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Emotion Plays a Major Role in Customer Experience

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Found in:    joyX | Consumer Products or Services | Financial Services | Healthcare | Restaurants | Retail/Ecommerce

They key to success in customer experience understanding the customer and their behavioral patterns.  The first step in this initiative is recognizing that an individual’s behavior is largely driven by their emotional responses. Emotions are innate drivers that exist to “appraise and summarize an experience and inform your actions”, demonstrating a large influence on people’s daily decisions .  Although emotions play a major role in governing the customer experience, their abstract implications oftentimes become background noise against tangible data.  While the elusiveness of emotions can avert businesses from recognizing their significance, learning how to interpret and apply customers’ emotions towards improving your services will greatly improve your CX and increase loyalty.

Emotion affects experience

When a company prioritizes the utilitarian practices, they often miss the overarching theme of CX: the human factor.  Quantitative data is clean and precise, but it fails to represent the larger picture.  At the end of the day, numbers and metrics represent the relationships between people and your brand.  People’s decisions are what drive your business, and emotions are what drive people’s decisions.

Forrester’s research examining the experiences of 45,000 consumers revealed that emotion is the leading factor in dictating a customer’s loyalty over other factors, effectiveness and ease.  They identify five layers of emotional context that affect the customer’s experience. (1) Customer temperament refers to the individual’s general personality and the ways in which they regularly react to certain situations. (2) Industry or domain explains the customer’s predispositions about a specific industry prior to their experience. (3) Past experiences encompass the emotions derived from previous interactions with a company and general life experiences.  (4) Physical environment indicates the emotional response to the customer’s immediate surroundings and stimuli.  (5) Immediate goal refers to the customer’s objective in the interaction. Each of these levels contribute to the customer’s emotional response to customer service interactions.  Clearly, it can be difficult to attribute a certain emotion to a specific reaction.  Yet being proactive in anticipating these emotional touch points can help the process.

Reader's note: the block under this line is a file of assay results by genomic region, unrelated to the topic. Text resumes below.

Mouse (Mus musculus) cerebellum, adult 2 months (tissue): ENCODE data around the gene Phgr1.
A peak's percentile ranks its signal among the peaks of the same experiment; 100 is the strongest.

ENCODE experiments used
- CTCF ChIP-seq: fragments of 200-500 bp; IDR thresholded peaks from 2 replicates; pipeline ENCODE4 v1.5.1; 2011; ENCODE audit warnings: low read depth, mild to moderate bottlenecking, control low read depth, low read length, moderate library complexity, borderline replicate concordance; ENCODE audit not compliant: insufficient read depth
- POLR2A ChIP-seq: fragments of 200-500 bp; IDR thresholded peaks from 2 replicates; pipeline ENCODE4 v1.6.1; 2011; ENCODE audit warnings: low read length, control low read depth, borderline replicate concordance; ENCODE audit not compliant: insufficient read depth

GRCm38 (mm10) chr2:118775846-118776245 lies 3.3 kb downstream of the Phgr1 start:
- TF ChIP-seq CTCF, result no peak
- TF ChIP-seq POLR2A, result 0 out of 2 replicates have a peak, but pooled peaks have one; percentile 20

Emotion as an Offensive Player

In CX, people commonly view emotion with a negative connotation, seeing it as an unfortunate result of a problematic interaction.  Though as we’ve seen, emotion plays a multifaceted role within the customer experience.  Rather than viewing it as an issue to resolve, look at it as an opportunity to anticipate.

Using the different levels of emotional context, encourage your CX team to predict potential pain points of your program by testing and reviewing it with employees.   The bridging point between your team and the customer is the human factor.  All humans share the tendency to subconsciously associate their experiences and memories with corresponding emotions. Having employees place themselves the shoes of the customer can be an effective exercise to identify common feelings that people may experience when navigating your program.

Additionally, anticipating factors that may elicit positive emotions will lead to a more satisfied and loyal customer. In the pursuit to establish an effective method to measure emotional sentiment, Harvard Business Review identified hundreds of “emotional drivers” that affect consumer behavior.  Ranked in the top ten most significant drivers are “Stand out from the crowd” and “Feel a sense of belonging”. Customers want to feel like their voice is being heard and that they are important to your brand.  Devising a program that assures these desires is essential to improving your CX.

Become Experts in Emotional Intelligence

Train your employees in the art of emotional intelligence and encourage a holistic approach to profiling customers. Your employees stand a much better chance at satisfying the customer when armed with the relevant facts and surrounding context.  Perhaps your customer is highly lactose intolerant and your employee accidentally put cheese on her sandwich.  Instead of interpreting this as a frustration caused by the employee failing to follow a request, it should be viewed as a mistake that threatened the customer’s safety.  In this case, using empathetic tones and demonstrating genuine remorse will strengthen the customer relationship over clinical procedures that aim to compensate for the distress.

Everything can change based on emotional context, making it vital to consider the larger picture rather than merely looking at the utilitarian components. Although emotion can be tricky to interpret, even for the customer, it is an instrumental factor in better understanding, and furthermore, better serving, your audience.

Burns, Megan. (2015). Understanding The Impact Of Emotion On Customer Experience. Retrieved from Forrester.


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